Anne-Séverine Fabre, Gian Giezendanner, Paul Holtom, and Emilia Dungel
GENEVA—The Arms Trade Treaty (ATT) is the first legally binding agreement linking international conventional arms transfers to gender-based violence (GBV), but there has been limited practical application of these specific provisions to date, finds a new study from the Small Arms Survey.
At Whose Risk? Understanding States Parties’ Implementation of Arms Trade Treaty Gender-based Violence Provisions sets out to gain insight into how ATT states parties apply Article 7(4)—the main provision related to GBV—by focusing on the work of the export licensing officers carrying out this task. Specifically, the Briefing Paper contextualizes GBV in the ATT context; presents implementation guidance; and reviews recommended open-source resources for carrying out risk assessments. Finally, after analyzing reported implementation practices of ten ATT states parties, the study offers policy observations related to continued work to tackle GBV within the ATT context.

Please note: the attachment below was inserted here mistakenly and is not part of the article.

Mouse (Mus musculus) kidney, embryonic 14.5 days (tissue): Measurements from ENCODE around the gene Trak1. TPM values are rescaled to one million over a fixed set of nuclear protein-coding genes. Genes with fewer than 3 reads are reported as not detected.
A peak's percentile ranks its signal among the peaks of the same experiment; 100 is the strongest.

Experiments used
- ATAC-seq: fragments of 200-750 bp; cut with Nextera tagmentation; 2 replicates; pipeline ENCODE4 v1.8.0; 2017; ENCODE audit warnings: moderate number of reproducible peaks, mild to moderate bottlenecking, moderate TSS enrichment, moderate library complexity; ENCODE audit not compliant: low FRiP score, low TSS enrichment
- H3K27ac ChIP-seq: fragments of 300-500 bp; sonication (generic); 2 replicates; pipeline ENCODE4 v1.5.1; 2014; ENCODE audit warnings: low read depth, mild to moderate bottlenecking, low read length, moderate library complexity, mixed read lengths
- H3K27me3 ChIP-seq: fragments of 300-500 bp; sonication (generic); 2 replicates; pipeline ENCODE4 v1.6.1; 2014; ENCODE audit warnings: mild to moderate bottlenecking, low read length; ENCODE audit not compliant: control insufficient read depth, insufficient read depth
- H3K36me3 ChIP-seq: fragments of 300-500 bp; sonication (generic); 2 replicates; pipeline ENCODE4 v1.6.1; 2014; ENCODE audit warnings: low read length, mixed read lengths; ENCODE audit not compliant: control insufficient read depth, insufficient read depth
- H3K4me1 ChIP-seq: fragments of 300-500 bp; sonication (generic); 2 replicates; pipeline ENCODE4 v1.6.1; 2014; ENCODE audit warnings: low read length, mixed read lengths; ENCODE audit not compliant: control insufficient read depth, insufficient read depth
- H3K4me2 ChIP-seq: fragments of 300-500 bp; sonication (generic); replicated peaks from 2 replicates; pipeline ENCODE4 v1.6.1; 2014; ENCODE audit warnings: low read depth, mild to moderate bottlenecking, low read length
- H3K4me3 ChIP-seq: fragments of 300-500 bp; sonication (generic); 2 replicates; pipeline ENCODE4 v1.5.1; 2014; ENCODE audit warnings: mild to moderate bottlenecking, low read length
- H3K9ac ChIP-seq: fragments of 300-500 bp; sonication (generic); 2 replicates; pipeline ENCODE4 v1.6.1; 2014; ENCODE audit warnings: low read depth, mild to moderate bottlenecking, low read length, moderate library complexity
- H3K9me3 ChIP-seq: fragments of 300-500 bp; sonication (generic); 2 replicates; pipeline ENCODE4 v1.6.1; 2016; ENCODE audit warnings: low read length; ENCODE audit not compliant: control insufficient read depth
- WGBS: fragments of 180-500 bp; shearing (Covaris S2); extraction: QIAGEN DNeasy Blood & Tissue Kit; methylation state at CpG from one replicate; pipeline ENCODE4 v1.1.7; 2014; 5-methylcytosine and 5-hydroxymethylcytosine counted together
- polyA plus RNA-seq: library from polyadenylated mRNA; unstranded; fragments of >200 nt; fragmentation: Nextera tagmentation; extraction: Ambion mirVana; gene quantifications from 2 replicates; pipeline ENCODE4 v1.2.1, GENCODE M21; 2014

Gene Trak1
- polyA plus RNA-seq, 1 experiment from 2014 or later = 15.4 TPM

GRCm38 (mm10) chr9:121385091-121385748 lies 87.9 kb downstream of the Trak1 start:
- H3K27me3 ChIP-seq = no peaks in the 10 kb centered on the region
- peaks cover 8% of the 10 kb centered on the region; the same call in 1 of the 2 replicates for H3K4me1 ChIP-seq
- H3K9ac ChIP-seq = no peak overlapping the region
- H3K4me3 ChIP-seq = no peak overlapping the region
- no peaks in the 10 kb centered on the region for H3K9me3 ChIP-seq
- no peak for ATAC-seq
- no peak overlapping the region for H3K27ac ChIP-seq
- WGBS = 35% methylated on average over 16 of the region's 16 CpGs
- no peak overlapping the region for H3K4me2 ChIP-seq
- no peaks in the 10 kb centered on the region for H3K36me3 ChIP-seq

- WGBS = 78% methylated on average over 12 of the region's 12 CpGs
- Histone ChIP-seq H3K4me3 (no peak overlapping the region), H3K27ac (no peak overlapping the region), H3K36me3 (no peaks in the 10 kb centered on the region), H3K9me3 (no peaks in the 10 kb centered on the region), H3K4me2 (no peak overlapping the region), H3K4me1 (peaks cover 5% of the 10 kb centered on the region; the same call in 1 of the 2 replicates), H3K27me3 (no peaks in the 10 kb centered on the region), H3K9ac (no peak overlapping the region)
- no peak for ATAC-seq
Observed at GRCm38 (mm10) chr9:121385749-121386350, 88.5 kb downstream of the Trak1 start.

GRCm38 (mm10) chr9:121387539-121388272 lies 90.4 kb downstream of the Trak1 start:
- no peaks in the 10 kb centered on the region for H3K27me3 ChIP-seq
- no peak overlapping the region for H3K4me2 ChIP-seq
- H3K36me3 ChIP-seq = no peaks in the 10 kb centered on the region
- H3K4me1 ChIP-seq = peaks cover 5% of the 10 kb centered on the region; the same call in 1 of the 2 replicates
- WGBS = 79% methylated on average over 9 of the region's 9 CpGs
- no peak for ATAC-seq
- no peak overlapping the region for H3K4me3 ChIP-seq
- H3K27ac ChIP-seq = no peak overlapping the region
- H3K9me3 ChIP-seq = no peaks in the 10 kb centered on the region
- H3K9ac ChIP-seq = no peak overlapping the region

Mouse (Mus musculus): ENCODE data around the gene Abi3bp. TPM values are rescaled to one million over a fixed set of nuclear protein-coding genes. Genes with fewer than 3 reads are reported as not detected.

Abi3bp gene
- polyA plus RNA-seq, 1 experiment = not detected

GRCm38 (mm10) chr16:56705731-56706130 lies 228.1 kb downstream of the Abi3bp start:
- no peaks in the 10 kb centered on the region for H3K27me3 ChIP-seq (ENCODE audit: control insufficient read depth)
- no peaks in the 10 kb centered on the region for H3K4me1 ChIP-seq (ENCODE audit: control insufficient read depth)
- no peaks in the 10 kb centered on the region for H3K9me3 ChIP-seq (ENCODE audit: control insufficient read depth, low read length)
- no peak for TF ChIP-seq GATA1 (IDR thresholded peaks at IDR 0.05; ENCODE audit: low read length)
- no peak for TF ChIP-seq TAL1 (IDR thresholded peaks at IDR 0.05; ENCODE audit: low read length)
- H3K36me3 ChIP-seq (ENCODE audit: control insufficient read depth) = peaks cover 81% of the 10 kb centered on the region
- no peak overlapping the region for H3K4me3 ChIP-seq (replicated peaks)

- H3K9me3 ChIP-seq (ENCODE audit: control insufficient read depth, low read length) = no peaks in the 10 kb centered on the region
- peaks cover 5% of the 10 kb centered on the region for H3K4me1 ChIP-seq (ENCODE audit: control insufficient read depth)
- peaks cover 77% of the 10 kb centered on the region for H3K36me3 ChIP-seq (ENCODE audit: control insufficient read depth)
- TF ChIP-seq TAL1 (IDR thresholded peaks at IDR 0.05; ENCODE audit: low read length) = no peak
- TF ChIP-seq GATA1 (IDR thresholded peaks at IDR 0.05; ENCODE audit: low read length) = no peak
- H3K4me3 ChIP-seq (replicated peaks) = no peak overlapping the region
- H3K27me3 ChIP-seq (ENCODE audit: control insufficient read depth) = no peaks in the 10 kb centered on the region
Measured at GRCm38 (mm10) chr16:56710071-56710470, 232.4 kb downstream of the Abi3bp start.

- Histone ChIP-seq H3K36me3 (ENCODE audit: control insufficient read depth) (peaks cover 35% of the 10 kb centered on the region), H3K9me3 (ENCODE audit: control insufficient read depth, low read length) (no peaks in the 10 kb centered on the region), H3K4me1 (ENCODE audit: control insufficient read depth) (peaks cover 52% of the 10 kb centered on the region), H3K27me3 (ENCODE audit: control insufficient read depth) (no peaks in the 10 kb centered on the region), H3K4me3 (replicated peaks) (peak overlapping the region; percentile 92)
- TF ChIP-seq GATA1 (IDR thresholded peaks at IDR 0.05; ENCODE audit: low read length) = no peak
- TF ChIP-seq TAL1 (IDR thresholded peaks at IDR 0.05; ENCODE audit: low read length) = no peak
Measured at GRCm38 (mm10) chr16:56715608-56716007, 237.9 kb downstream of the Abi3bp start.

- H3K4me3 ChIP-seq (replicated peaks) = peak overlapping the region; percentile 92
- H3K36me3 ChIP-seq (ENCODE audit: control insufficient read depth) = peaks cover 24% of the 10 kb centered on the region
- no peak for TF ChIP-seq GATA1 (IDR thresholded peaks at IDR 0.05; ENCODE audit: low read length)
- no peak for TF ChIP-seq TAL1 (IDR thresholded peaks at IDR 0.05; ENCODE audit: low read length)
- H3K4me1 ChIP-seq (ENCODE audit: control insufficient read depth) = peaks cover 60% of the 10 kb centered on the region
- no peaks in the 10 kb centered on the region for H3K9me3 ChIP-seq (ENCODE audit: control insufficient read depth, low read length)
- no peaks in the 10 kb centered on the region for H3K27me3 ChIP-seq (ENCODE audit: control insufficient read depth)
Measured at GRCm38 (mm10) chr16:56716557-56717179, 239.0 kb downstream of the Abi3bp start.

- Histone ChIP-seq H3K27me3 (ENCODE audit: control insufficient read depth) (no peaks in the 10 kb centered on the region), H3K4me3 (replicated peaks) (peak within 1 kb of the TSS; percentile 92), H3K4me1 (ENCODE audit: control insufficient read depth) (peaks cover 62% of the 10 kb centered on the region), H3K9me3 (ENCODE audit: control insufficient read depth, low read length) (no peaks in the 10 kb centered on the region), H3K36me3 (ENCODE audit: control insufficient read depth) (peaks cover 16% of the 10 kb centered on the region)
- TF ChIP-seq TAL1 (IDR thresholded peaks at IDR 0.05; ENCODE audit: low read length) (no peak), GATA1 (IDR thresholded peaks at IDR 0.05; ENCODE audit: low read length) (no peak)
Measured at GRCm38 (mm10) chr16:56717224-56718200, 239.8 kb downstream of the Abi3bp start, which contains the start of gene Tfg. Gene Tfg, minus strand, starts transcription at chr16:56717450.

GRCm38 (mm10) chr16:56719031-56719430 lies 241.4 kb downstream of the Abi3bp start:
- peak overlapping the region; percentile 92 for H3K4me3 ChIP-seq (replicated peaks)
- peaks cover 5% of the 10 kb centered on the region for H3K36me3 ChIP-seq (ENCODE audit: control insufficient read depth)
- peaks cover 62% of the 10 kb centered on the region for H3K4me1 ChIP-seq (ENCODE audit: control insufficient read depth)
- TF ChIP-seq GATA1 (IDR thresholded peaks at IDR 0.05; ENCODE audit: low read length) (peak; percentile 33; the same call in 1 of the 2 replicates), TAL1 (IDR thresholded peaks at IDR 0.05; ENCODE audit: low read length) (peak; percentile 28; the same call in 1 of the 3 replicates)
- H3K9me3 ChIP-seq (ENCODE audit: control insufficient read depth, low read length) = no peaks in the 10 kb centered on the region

Among other findings, the paper reveals that most ATT states parties interpret Article 7(4) in terms of the broader offences related to international humanitarian law and international human rights law listed under Article 7(1). Further, the study finds that the existing recommended evidence base on GBV is often scattered and unstandardized; rarely providing the type of information required by export licensing officers to conduct GBV-focused risk assessments. Finally, at the time of writing, no ATT state party had publicly indicated that it had denied an export authorization specifically due to risk of the conventional arms being used to commit or facilitate serious acts of GBV.
Read the report on the Small Arms Survey website.